Pharmacists fear easing of COVID-19 restrictions in N.B. will slow vaccination drive

Click to play video: 'COVID-19 vaccination rates among children differ among Atlantic Canadian provinces' COVID-19 vaccination rates among children differ among Atlantic Canadian provinces
Canada’s National Advisory Committee on Immunization made recommendations this week about COVID-19 boosters for kids. But as Travis Fortnum reports, just getting children to sign up for their first doses has been an uneven effort across the region – Jan 26, 2022

New Brunswick is set to lift many COVID-19 restrictions this weekend, but the executive director of the province’s pharmacists’ association warns the easing could slow the rate of vaccination.

Jake Reid said Thursday that pharmacies are already seeing a slower uptake in vaccinations, and he is concerned that fewer restrictions could leave parents with less incentive to have their children vaccinated.

Read more: One more death, hospitalizations due to COVID-19 decline in New Brunswick

“In January and into February we are seeing a general decline in the total numbers of people who are seeking vaccinations, whether it be first or second dose or booster shots, right across all age groups,” Reid said in an interview.

As of 11:59 p.m. Friday, the province moves to the least restrictive level of the government’s COVID-19 winter plan.

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The limit on indoor informal gatherings will rise to 20 people from 10. Restaurants, bars and gyms – which had been restricted to 50 per cent capacity – will be able to operate at full capacity but will continue using the vaccine passport system. Retail businesses will also open at full capacity.

Masks will remain mandatory for all indoor public places and for outdoor public places where physical distancing can’t be maintained.

Reid said when restrictions were introduced, the demand for vaccinations went up, but now some pharmacy clinics are only 20 to 40 per cent full. Vaccinations are also being offered at community centres and other locations in the province.

“There are so many people who need to get their second doses and get their booster shots, and still a lot of children in that younger age group of five to 11 that still need to get their first dose,” Reid said. “We still haven’t reached 60 per cent of that age group who have received their first dose.”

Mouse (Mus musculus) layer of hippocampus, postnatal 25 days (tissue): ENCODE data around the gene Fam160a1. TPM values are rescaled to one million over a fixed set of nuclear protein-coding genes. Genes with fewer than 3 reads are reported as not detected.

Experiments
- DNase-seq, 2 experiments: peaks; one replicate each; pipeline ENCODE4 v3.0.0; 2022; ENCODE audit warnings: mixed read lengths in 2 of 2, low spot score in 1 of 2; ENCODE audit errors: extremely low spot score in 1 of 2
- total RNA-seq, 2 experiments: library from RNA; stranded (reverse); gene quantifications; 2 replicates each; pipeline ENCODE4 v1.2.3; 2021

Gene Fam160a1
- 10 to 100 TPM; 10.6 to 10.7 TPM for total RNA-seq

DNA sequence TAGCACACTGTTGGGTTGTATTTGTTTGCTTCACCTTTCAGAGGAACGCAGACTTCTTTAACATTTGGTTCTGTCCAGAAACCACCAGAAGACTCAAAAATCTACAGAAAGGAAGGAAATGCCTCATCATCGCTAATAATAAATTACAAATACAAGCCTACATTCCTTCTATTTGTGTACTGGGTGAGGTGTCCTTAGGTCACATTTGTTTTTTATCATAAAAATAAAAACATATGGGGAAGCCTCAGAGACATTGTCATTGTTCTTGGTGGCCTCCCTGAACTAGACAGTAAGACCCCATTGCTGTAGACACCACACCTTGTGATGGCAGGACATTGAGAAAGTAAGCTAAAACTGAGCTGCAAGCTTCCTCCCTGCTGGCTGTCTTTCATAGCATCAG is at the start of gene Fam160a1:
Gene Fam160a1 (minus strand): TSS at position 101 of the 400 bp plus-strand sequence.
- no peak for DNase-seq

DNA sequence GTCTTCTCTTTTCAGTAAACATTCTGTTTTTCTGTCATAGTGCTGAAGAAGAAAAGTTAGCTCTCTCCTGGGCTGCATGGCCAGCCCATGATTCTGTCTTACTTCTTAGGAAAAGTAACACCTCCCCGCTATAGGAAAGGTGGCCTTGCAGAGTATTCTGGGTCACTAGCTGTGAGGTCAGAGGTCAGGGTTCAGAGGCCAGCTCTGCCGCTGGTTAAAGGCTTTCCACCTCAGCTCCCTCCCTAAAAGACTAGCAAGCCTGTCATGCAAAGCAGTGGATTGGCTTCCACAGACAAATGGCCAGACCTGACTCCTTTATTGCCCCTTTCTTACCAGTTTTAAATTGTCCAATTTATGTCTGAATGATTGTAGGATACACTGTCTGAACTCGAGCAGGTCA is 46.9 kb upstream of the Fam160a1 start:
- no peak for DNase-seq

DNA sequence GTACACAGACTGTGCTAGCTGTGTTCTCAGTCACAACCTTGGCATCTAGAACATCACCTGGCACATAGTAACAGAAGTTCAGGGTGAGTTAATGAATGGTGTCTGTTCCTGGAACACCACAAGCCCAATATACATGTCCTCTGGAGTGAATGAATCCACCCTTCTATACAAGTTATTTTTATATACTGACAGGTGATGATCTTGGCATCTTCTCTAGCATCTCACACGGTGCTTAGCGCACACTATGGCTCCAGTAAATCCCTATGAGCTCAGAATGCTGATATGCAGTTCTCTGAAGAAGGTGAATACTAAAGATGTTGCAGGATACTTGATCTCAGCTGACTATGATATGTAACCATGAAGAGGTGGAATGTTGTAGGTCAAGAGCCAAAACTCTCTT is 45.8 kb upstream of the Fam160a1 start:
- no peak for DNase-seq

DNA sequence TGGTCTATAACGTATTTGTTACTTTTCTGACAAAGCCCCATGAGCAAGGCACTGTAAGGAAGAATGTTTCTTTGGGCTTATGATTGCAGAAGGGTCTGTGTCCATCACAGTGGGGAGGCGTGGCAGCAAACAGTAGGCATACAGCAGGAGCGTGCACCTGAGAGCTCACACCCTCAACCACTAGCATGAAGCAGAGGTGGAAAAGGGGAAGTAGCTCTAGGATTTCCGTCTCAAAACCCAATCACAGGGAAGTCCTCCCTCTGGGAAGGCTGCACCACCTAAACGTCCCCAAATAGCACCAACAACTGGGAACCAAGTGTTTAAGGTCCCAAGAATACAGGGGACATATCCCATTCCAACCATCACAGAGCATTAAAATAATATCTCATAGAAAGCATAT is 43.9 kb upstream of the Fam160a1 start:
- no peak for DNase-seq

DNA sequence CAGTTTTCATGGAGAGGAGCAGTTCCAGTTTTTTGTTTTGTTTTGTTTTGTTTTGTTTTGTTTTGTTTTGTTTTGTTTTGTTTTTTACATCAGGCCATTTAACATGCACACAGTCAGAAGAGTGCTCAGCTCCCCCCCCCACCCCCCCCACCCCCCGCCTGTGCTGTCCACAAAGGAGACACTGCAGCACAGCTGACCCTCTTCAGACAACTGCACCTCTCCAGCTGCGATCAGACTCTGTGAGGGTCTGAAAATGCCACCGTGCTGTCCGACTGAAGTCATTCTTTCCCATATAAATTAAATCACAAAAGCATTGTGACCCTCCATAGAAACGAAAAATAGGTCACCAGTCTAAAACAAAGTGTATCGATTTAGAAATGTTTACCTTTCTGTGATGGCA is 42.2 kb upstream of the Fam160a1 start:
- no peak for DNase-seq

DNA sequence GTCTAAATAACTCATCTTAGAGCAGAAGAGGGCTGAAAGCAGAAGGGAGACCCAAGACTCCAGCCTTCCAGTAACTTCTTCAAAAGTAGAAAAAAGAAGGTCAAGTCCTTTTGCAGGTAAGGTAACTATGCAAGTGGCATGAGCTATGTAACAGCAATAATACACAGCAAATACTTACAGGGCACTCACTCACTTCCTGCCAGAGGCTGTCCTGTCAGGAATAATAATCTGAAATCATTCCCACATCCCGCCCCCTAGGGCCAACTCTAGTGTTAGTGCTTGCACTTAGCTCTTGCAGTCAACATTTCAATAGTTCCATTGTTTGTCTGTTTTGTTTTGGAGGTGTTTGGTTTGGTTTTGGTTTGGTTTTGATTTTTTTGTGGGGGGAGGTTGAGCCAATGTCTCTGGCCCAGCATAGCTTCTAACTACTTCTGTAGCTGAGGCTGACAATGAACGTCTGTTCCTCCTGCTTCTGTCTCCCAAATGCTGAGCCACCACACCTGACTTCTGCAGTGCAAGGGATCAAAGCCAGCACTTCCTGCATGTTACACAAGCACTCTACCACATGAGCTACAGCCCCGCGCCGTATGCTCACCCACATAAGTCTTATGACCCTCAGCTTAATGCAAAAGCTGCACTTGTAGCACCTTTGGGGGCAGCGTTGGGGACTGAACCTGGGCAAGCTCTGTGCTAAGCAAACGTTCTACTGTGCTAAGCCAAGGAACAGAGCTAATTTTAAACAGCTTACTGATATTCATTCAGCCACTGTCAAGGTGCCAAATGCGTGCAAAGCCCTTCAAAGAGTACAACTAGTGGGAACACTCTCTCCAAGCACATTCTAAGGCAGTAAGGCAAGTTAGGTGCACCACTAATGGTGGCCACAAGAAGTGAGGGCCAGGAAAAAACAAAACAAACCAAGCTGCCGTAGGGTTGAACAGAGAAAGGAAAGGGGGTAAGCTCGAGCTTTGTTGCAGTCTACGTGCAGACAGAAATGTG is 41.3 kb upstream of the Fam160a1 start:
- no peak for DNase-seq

According to provincial health data, 92.7 per cent of eligible New Brunswickers aged five and over have received their first dose of vaccine, while 86.3 per cent have had two shots and 48.6 per cent have received a booster shot.

Reid said vaccination remains the best way to protect against COVID-19, but with the slowing demand, pharmacies have begun to scale back on their clinics. “Some pharmacies have decided to have their clinics only on one day a week, or only a couple of mornings a week,” he said.

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Anti-vaccine mandate protesters converge in Fredericton – Feb 11, 2022

A Health Department spokesman said Thursday that as the province moves to ease restrictions, it will continue to promote vaccinations.

“High rates of vaccination are important to managing the presence of COVID-19 in our communities, and Public Health’s efforts to vaccinate eligible New Brunswickers against COVID-19 will continue,” communications director Bruce Macfarlane wrote in an email.

He called the province’s vaccination campaign “very successful” and said education efforts will continue to encourage people to get a booster dose. “It is vital for New Brunswickers to have as much protection as possible to help prevent serious illness, hospitalization and death,” he said.

Meanwhile, public health officials announced another person died Thursday in New Brunswick as a result of COVID-19 as hospitalizations continued to fall.

The latest death involves a person in their 70s in the Miramichi region. There have now been 297 COVID-19-related deaths in New Brunswick since the start of the pandemic.

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There were 79 people hospitalized with COVID-19, a drop of 10 from Wednesday. Nine people were in intensive care and five were on ventilators.

This report by The Canadian Press was first published Feb. 17, 2022.

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